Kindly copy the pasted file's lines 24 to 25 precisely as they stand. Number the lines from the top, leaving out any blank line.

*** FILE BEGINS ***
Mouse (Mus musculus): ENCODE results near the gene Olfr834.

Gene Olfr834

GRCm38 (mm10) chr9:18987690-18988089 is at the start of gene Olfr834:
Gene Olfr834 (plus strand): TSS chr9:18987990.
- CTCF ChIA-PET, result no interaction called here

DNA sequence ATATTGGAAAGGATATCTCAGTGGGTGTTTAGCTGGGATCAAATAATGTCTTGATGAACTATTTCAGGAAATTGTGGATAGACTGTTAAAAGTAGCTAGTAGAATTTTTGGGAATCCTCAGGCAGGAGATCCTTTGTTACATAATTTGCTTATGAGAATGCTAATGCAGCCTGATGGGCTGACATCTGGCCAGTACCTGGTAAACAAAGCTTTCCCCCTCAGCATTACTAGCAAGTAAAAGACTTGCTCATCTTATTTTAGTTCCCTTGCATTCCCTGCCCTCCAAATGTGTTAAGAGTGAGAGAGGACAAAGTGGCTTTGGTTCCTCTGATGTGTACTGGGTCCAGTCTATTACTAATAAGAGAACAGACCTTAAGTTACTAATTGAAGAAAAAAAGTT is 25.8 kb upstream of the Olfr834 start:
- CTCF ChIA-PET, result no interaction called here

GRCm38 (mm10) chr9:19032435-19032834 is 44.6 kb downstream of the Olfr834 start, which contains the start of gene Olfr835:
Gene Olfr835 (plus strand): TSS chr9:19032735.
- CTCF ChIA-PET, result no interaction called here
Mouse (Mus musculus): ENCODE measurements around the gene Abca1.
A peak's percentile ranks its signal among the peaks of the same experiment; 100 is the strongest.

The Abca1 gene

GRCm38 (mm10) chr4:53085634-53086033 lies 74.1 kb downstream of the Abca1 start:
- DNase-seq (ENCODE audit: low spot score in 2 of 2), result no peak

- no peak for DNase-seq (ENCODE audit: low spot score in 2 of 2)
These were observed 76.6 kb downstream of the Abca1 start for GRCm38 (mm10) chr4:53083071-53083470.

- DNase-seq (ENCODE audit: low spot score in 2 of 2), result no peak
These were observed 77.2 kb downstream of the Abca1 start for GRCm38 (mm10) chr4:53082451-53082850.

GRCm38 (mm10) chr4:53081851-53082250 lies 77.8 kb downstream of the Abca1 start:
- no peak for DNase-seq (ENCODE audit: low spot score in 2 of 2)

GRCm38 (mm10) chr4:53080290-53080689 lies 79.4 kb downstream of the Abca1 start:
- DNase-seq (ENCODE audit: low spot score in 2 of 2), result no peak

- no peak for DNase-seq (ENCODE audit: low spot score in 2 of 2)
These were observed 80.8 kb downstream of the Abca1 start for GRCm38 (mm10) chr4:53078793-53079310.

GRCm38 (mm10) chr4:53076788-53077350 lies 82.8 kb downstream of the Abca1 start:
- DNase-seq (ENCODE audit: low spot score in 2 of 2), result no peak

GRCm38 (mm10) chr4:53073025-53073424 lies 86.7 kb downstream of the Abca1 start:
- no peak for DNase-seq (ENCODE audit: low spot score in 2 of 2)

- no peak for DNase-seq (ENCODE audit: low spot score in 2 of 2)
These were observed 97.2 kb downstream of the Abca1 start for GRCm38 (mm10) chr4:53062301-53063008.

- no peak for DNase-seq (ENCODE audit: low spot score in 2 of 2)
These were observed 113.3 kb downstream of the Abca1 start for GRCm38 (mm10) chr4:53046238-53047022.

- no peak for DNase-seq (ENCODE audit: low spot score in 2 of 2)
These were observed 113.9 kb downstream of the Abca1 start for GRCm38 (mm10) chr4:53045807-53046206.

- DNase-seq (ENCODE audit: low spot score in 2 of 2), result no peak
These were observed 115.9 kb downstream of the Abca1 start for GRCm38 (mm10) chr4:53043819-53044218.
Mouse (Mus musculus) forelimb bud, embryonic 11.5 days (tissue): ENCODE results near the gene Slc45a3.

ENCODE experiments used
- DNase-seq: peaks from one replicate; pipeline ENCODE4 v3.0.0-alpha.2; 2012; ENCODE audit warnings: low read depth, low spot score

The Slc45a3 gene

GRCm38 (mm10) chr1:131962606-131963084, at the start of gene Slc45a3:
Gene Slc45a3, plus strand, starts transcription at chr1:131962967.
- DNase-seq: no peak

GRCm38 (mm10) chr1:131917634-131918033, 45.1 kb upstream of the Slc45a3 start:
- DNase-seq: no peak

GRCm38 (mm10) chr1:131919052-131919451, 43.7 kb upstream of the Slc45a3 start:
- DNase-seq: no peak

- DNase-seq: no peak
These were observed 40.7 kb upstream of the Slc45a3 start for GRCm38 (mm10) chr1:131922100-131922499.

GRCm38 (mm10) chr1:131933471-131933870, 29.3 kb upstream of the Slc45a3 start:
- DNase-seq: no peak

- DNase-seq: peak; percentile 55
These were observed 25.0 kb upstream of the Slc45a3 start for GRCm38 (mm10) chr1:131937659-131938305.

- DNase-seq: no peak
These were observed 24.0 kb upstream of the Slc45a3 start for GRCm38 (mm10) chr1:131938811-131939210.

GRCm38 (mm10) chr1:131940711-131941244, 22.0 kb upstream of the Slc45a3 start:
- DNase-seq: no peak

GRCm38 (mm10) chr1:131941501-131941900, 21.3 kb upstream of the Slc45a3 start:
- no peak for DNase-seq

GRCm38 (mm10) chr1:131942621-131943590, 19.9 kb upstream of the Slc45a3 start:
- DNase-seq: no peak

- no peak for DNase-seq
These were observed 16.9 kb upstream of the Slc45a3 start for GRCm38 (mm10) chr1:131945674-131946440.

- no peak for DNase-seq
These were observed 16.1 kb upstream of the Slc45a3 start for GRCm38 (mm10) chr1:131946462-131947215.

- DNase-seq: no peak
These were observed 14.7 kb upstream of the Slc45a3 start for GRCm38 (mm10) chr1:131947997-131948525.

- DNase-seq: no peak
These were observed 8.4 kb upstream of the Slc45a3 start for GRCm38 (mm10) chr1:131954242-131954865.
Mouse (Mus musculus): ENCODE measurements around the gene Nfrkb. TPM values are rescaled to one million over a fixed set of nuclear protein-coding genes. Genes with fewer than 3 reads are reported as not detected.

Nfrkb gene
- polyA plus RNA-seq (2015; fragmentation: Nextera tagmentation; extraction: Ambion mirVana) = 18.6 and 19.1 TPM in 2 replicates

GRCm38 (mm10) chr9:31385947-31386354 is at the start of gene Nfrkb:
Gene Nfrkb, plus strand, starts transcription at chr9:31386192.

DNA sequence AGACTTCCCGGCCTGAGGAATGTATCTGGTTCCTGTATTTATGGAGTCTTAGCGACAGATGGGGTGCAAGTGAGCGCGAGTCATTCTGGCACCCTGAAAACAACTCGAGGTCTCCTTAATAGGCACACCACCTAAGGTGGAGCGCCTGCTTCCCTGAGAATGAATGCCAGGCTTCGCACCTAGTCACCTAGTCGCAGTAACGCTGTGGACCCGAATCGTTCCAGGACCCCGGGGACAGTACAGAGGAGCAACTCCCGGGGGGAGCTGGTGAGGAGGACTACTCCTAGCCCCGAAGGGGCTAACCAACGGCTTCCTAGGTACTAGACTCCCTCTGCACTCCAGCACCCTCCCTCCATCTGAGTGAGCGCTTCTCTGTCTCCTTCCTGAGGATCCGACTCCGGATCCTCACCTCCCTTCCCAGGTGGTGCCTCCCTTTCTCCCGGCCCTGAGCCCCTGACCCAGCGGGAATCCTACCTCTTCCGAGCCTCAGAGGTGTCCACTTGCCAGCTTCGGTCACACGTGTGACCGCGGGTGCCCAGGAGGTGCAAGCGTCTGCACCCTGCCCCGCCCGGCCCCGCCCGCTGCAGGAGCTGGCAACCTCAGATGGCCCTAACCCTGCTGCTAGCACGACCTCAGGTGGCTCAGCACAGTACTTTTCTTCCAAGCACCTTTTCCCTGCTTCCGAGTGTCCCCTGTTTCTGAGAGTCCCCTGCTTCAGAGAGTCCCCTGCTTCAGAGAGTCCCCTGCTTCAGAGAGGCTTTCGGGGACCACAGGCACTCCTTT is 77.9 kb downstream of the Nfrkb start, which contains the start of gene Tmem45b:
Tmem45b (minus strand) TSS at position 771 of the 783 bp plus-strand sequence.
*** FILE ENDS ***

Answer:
- no peak for DNase-seq (ENCODE audit: low spot score in 2 of 2)
These were observed 80.8 kb downstream of the Abca1 start for GRCm38 (mm10) chr4:53078793-53079310.